Soil workshop covers run-off

Dennis Brezina, Soil Health Specialist with the USDA, Natural Resources Conservation Service, explains the benefits of keeping crop soil covered after demonstrating the effects of infiltration and run-off with a rain machine on Jan. 9 in Riviera. (Photo by Richard Gonzales)

Editor's Note: The purpose of the Jan. 9 workshop was to introduce landowners/farmers/ranchers to resources available to them from state and federal agencies, as well as educating on Best Management Practices that could help alleviate runoff into the streams that lead to Baffin Bay. An earlier version of this story incorrectly stated why the workshop was held.

The Texas Sea Grant program’s Soil Health Workshop attracted a diverse group of about 25 people on Thursday, Jan. 9 in the Kaufer High School library in Riviera.

The workshop included morning presentations on current agricultural science and best practices success stories on rangeland and farmland soil management. 

The afternoon sessions included hands-on demonstrations of the benefits to using soil coverage techniques to reduce agricultural runoff and establish healthier soil. The workshop was the third in a series of five sessions that will eventually, lead towards the next phase of the development of a Baffin Bay Watershed Protection Plan.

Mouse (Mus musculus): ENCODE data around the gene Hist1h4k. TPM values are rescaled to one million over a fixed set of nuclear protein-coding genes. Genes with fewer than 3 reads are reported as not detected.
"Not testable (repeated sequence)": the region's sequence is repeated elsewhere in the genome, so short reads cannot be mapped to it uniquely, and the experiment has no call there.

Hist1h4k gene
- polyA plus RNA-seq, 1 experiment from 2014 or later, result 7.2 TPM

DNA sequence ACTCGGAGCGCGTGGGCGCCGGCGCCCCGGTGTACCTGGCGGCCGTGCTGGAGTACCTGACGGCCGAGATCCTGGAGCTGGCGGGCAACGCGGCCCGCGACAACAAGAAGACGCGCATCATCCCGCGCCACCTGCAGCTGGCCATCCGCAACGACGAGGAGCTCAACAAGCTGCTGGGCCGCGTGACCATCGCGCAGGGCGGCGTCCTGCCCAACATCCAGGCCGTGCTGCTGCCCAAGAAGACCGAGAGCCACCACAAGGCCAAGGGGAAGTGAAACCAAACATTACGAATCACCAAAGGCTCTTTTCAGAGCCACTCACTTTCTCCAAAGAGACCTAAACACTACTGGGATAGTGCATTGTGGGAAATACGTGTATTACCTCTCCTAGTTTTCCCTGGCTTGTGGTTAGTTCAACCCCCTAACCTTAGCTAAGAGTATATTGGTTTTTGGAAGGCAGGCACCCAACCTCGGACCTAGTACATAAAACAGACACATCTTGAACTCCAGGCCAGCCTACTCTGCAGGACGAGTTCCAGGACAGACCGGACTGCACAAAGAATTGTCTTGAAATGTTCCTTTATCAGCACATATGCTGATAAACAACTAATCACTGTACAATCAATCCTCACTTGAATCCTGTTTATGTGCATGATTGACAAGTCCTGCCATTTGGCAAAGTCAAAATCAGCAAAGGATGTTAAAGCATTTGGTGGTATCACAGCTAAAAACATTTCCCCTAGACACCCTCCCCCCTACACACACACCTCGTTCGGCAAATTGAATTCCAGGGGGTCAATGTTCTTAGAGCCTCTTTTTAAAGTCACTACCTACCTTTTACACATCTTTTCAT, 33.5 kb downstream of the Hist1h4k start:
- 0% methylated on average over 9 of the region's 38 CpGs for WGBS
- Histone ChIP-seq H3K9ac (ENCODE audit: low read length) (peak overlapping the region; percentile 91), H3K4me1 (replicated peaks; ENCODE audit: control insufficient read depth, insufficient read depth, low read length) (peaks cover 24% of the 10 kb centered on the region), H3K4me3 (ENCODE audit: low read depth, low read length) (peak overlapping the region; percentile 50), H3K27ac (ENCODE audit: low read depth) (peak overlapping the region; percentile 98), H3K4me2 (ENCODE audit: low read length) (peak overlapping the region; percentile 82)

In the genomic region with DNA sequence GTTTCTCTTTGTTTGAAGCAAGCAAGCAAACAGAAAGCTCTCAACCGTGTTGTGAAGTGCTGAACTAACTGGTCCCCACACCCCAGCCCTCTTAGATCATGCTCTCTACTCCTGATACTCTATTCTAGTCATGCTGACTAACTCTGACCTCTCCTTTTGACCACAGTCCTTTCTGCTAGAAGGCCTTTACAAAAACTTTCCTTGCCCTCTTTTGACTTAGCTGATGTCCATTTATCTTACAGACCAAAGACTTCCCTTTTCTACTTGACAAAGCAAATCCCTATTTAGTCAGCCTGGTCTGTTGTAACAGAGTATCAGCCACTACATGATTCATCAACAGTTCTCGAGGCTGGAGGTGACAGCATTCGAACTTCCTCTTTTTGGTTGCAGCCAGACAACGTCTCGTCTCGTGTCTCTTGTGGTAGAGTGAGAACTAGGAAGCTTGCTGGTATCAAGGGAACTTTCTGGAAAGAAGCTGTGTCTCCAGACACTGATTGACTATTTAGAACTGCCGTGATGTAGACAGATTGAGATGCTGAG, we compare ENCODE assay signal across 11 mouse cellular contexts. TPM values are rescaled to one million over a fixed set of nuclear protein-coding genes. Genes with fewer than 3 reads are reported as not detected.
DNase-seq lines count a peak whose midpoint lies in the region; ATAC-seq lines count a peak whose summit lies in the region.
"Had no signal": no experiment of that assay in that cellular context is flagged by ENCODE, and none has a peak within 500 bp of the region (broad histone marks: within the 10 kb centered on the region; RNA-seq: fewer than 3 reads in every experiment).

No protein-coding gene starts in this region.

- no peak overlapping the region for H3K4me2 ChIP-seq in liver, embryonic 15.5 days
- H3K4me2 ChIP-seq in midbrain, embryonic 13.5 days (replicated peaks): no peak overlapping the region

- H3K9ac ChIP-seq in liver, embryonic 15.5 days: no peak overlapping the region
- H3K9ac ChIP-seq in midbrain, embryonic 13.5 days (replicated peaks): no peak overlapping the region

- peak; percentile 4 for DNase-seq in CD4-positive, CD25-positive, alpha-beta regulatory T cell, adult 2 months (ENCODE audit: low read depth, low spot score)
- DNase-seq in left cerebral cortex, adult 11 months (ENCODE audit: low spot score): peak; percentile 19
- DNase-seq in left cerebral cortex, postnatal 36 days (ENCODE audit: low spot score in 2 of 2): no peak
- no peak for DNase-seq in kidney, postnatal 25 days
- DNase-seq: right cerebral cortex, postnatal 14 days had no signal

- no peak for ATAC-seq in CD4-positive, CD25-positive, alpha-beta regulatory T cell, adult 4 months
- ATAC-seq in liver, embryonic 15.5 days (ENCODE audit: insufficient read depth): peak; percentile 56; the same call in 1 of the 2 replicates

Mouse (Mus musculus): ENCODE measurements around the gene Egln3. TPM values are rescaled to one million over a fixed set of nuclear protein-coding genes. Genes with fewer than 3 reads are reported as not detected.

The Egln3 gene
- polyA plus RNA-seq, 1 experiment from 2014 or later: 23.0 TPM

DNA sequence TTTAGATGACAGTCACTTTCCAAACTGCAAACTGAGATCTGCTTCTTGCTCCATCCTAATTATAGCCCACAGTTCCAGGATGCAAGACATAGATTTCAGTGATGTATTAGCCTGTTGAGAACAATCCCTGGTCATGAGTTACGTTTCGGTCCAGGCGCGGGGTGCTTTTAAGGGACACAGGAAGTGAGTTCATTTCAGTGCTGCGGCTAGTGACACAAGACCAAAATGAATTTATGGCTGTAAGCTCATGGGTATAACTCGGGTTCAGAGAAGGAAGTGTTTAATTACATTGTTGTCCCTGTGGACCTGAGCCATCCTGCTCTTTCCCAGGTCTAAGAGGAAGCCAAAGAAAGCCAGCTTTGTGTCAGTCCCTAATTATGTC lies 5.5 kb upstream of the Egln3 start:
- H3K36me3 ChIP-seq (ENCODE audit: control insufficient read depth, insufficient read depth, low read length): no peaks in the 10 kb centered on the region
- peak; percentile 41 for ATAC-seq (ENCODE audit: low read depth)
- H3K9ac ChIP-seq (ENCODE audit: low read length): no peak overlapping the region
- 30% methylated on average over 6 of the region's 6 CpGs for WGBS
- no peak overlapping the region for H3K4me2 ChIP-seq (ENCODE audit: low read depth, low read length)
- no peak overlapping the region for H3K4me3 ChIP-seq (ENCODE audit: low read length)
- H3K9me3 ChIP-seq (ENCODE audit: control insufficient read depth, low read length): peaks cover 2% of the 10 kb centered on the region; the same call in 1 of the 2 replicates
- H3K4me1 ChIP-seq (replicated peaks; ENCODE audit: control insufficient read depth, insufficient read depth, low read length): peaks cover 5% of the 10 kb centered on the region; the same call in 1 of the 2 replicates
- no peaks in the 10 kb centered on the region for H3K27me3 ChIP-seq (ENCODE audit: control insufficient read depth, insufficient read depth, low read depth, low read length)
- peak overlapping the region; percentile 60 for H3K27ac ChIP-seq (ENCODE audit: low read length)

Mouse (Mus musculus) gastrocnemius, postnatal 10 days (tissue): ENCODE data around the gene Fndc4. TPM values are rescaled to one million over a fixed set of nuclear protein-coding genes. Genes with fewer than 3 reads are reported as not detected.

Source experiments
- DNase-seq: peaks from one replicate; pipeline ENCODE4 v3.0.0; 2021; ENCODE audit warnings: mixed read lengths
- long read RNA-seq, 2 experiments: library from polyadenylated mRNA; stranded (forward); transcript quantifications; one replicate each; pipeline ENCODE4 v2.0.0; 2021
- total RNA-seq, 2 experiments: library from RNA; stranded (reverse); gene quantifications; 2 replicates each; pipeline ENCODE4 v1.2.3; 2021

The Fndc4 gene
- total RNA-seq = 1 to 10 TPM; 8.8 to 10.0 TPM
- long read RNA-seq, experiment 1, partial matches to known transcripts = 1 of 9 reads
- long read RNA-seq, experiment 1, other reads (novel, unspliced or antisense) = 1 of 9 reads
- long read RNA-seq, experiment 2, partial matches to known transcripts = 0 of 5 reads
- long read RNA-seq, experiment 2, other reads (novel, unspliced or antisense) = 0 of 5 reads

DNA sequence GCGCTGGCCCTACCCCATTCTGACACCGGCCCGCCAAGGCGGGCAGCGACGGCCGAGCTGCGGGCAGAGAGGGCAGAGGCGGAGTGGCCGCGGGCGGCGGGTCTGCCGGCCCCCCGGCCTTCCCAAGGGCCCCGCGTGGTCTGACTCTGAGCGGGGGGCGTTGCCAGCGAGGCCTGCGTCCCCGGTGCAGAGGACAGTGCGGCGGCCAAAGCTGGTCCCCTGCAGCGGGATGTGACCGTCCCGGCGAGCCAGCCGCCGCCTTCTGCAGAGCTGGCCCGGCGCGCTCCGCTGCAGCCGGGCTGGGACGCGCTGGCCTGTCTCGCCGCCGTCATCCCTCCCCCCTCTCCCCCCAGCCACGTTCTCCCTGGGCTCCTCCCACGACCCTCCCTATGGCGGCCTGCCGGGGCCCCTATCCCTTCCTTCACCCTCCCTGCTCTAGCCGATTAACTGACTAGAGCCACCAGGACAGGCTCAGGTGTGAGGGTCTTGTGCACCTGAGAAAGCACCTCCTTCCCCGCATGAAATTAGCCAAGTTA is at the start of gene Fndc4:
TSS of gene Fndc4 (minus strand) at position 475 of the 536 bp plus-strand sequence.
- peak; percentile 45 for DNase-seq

Soil quality and water quality are part of the agricultural runoff equation. Agricultural runoff is the leading impairment to water bodies such as lakes, rivers and bays. Historically, Baffin Bay has experienced periodic episodes of brown harmful algal blooms with some people pointing to Kleberg County agriculture as the root cause.

“In the 34 years I have lived in Kleberg County, farmers take very good care of their land,” said Francisco Escobedo with the Kleberg-Kenedy County AgriLife Extension. “I think they are listening as we struggle with moisture. We either have too much, or too, little.”

“However, there are some landowners who do say, ‘This is the way we have always done it,” Escobedo, who was one of seven panelists offering responses to questions and comments from the public, said.

In South Texas, heated weather in temperatures between 95-100 degrees Fahrenheit, results in about 85 percent of moisture lost to evaporation, leaving only 15 percent for growth according to Ray Hinojosa, USDA Natural Resources Conservation Service. Protecting soil quality under these conditions require landowners to develop the best system possible. 

The Environmental Protection Agency reports that farmers and ranchers can reduce erosion and sedimentation by 20 to 90 percent by applying management practices that can control the movement of soil and water. The EPA recommends they keep soil covered to better control runoff and to improve water infiltration on their lands.

The Texas Sea Grant program, in partnership with the USDA’s NRCS, and Texas State Soil and Water Conservation Board, also co-sponsored the workshop made possible by a grant from the Coastal Bend Bays & Estuaries Program.

Future workshops will cover water quality and fisheries in March, and green infrastructure for Texas in May. 

For updated information from the project team, please contact ashmarie@tamu.edu or call (979) 324-5024. 

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